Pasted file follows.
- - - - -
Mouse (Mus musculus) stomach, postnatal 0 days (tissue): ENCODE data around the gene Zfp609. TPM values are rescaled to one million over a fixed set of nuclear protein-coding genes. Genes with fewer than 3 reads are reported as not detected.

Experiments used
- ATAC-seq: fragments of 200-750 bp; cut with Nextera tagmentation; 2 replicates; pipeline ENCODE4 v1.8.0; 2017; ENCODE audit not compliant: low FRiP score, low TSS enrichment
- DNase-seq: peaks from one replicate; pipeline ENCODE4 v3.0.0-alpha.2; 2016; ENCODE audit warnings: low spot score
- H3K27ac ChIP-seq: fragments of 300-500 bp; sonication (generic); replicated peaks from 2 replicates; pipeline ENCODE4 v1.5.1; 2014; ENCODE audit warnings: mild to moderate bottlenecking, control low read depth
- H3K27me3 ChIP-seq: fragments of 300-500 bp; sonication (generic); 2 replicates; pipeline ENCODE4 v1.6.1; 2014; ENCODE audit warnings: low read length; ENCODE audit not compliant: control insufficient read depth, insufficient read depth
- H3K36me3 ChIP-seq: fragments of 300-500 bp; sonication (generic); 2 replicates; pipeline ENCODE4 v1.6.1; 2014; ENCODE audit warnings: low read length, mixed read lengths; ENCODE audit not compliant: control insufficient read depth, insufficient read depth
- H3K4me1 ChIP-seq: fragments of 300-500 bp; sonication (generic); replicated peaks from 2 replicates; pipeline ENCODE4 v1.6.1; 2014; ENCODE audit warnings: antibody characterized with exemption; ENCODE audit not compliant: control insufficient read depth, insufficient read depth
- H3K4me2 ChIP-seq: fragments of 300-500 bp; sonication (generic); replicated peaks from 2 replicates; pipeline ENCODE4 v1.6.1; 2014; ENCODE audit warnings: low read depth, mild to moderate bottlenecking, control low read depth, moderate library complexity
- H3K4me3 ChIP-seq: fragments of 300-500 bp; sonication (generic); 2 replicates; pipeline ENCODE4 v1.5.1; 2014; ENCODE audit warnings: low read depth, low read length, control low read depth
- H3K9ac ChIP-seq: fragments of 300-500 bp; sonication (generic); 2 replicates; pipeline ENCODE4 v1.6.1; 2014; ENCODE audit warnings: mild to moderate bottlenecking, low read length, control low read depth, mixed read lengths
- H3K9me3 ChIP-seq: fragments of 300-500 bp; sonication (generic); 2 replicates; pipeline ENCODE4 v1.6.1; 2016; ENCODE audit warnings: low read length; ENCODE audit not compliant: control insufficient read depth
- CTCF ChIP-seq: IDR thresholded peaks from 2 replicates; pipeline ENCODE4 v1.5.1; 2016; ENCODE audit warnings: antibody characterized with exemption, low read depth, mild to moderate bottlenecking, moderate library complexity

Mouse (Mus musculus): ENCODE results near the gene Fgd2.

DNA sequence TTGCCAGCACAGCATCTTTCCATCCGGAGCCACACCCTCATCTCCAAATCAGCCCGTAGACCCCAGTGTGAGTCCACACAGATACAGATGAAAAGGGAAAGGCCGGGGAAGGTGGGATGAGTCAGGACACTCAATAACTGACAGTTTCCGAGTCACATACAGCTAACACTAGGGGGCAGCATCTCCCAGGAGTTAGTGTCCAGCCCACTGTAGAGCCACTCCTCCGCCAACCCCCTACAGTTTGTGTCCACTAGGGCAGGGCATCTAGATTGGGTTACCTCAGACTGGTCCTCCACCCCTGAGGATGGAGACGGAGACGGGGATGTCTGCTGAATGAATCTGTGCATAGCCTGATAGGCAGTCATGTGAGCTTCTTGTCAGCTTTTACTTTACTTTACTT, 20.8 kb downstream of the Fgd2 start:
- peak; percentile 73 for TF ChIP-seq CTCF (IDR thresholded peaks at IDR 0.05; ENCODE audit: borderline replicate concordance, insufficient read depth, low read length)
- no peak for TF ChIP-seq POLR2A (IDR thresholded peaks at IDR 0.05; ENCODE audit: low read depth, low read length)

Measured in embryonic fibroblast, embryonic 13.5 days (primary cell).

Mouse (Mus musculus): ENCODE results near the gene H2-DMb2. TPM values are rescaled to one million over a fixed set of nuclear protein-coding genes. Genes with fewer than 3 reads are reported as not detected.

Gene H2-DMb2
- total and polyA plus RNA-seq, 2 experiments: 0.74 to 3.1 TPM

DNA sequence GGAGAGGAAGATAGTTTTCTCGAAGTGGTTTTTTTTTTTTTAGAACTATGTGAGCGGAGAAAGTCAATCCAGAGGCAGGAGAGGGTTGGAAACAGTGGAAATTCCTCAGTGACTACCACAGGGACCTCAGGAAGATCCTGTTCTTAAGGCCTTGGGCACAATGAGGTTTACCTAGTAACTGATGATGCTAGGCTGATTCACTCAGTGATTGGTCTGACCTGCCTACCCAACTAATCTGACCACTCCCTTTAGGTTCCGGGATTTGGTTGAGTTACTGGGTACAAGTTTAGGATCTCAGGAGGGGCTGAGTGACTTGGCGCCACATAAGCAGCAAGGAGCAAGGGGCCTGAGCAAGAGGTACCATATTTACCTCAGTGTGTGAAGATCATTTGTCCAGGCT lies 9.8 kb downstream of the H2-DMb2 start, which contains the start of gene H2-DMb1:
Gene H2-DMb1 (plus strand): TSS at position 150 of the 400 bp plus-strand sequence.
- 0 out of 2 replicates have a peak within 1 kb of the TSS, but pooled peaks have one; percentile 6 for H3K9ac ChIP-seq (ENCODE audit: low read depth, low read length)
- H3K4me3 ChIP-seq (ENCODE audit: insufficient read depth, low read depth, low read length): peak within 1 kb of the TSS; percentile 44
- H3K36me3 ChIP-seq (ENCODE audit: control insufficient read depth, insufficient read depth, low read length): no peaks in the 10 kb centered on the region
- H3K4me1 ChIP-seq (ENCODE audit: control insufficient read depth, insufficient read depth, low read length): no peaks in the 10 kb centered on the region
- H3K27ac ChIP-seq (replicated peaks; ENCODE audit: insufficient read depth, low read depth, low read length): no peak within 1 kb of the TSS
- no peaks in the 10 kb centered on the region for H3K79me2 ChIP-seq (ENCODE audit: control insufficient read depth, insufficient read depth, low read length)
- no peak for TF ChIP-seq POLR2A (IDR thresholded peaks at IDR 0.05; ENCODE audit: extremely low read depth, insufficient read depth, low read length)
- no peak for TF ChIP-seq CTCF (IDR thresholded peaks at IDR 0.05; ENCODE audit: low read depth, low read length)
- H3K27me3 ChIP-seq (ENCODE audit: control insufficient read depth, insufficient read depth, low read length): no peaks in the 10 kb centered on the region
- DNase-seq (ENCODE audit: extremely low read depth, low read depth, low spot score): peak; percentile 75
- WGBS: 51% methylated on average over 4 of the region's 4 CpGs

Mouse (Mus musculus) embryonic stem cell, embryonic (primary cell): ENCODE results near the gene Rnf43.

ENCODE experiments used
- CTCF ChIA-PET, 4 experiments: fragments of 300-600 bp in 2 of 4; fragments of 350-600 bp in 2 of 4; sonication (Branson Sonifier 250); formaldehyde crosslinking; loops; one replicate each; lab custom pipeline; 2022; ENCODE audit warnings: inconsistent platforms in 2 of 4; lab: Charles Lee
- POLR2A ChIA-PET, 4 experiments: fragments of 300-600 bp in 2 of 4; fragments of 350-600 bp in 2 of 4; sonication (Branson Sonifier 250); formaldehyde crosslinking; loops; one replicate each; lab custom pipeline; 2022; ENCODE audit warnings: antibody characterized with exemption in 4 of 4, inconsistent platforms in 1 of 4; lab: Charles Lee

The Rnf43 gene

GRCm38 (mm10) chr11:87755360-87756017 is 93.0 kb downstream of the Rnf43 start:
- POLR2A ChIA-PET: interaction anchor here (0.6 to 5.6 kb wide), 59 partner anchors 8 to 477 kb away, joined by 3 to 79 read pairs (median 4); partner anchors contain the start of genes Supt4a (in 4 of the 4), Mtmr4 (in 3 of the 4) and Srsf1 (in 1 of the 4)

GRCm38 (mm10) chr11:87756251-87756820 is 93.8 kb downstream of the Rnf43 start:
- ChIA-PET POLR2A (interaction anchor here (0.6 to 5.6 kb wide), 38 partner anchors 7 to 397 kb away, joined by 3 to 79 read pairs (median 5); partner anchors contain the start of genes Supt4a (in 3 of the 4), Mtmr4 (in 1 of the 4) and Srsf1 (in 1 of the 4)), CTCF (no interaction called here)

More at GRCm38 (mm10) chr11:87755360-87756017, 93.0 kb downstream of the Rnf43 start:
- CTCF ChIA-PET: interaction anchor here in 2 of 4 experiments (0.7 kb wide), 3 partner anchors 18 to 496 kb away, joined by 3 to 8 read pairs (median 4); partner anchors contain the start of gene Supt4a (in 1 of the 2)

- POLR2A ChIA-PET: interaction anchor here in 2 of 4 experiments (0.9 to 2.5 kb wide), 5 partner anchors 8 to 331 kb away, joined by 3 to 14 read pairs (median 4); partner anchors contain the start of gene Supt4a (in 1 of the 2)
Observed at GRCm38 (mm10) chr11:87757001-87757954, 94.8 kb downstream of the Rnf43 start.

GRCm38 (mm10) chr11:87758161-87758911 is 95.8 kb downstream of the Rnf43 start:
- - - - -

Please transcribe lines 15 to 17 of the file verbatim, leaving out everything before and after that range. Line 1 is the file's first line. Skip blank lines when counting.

DNA sequence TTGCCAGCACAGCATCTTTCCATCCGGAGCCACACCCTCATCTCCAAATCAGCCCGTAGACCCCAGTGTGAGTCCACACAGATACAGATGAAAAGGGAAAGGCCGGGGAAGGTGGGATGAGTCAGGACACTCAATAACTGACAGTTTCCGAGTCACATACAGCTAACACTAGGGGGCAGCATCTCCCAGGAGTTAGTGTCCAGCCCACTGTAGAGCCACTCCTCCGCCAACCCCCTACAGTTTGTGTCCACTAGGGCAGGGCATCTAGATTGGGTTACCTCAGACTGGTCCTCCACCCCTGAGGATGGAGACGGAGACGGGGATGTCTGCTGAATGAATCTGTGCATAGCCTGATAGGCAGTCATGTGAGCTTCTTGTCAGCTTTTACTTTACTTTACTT, 20.8 kb downstream of the Fgd2 start:
- peak; percentile 73 for TF ChIP-seq CTCF (IDR thresholded peaks at IDR 0.05; ENCODE audit: borderline replicate concordance, insufficient read depth, low read length)
- no peak for TF ChIP-seq POLR2A (IDR thresholded peaks at IDR 0.05; ENCODE audit: low read depth, low read length)